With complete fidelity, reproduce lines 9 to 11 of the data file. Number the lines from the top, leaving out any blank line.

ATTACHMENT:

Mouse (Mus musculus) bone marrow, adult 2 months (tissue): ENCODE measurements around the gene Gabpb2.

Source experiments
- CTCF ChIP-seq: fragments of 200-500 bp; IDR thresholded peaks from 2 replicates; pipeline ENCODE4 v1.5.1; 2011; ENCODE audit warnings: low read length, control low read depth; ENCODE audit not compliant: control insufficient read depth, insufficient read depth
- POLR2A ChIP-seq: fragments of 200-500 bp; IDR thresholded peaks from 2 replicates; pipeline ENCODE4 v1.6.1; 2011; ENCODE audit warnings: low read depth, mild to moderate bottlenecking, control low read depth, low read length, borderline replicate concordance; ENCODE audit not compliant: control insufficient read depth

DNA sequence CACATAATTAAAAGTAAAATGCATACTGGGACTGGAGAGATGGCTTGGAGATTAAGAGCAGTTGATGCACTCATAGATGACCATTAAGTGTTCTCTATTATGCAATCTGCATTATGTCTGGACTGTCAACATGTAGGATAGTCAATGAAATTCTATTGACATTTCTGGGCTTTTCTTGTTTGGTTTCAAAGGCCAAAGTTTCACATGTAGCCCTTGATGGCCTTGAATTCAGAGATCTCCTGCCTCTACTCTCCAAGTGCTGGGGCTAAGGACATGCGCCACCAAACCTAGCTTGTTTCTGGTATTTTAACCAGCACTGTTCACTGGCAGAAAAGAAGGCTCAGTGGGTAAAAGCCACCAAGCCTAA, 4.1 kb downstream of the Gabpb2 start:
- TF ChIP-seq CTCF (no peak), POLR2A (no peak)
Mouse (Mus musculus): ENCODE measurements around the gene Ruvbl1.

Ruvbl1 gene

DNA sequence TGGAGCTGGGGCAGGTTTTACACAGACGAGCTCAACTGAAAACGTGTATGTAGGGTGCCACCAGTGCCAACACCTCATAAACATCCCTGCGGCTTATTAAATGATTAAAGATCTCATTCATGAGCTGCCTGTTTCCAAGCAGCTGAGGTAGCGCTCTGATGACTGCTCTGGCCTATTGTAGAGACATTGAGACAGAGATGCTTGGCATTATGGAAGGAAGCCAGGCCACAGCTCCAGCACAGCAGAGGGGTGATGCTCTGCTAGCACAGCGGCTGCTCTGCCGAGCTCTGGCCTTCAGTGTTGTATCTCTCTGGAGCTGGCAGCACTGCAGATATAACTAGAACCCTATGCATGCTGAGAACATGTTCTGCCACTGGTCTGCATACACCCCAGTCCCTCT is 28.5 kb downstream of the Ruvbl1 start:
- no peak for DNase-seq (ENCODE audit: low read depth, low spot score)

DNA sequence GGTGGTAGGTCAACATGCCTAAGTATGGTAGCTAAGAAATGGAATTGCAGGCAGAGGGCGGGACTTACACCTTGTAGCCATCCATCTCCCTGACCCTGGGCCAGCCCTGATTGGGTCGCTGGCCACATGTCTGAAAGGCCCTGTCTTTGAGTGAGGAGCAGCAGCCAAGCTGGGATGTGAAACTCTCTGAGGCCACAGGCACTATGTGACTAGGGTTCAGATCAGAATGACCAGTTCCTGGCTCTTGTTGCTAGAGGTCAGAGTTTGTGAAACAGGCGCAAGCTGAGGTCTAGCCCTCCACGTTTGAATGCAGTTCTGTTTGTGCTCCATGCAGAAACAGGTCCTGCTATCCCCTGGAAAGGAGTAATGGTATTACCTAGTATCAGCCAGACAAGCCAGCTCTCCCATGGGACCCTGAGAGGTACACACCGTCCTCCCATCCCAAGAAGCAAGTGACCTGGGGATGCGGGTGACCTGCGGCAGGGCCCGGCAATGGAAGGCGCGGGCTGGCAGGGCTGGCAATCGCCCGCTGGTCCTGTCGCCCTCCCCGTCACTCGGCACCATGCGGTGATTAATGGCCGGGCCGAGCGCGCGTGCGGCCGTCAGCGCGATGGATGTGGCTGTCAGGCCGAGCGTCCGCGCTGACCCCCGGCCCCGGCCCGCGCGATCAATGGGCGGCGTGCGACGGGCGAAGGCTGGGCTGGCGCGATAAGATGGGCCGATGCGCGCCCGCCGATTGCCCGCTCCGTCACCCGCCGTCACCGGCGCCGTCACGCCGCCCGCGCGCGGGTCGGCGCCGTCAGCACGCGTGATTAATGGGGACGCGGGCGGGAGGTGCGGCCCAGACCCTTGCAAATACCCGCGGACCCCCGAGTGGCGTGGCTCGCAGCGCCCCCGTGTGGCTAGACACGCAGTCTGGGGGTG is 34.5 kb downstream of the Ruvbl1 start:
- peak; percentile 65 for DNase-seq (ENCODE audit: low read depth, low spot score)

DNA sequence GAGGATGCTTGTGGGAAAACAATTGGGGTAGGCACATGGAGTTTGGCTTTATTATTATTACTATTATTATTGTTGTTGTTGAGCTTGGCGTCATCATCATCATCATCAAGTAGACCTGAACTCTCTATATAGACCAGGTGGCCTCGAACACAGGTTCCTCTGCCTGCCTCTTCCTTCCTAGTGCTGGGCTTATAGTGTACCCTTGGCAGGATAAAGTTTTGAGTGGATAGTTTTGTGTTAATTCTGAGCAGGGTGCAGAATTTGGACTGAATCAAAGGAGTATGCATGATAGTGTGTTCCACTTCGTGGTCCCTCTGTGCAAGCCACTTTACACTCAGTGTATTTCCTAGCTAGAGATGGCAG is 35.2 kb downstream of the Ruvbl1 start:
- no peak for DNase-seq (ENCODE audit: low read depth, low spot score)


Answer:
DNA sequence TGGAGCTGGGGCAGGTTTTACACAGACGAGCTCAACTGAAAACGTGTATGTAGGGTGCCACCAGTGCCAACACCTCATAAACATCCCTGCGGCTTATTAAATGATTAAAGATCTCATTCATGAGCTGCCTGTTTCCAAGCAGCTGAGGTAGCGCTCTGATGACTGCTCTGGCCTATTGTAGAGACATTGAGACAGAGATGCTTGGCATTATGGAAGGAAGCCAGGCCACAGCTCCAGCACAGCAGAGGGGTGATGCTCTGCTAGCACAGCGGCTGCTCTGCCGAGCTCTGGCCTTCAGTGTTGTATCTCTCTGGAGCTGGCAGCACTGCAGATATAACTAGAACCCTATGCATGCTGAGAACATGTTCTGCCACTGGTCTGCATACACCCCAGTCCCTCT is 28.5 kb downstream of the Ruvbl1 start:
- no peak for DNase-seq (ENCODE audit: low read depth, low spot score)

DNA sequence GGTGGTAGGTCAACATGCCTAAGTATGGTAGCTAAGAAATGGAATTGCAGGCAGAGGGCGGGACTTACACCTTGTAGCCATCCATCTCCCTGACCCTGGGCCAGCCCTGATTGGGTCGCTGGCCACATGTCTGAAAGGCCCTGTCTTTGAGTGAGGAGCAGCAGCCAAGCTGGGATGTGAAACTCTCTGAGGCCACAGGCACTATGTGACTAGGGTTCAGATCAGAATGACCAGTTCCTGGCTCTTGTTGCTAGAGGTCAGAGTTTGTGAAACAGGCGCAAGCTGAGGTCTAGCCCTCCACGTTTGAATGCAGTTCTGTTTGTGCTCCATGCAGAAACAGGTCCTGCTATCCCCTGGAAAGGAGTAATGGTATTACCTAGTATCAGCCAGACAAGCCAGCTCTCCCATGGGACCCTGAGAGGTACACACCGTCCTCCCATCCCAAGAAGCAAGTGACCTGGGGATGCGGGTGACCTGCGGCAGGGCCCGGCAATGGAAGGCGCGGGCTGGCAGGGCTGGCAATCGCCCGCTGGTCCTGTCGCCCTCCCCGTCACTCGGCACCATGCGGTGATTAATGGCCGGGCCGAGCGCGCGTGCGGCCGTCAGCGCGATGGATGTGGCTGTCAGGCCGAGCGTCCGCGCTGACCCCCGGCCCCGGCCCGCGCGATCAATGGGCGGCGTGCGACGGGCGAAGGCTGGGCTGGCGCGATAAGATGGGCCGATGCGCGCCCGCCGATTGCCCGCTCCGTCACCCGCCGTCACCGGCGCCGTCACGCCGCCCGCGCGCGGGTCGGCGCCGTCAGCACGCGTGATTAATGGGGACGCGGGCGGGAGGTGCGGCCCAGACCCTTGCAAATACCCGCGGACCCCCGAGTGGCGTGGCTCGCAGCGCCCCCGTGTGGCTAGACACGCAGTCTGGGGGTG is 34.5 kb downstream of the Ruvbl1 start: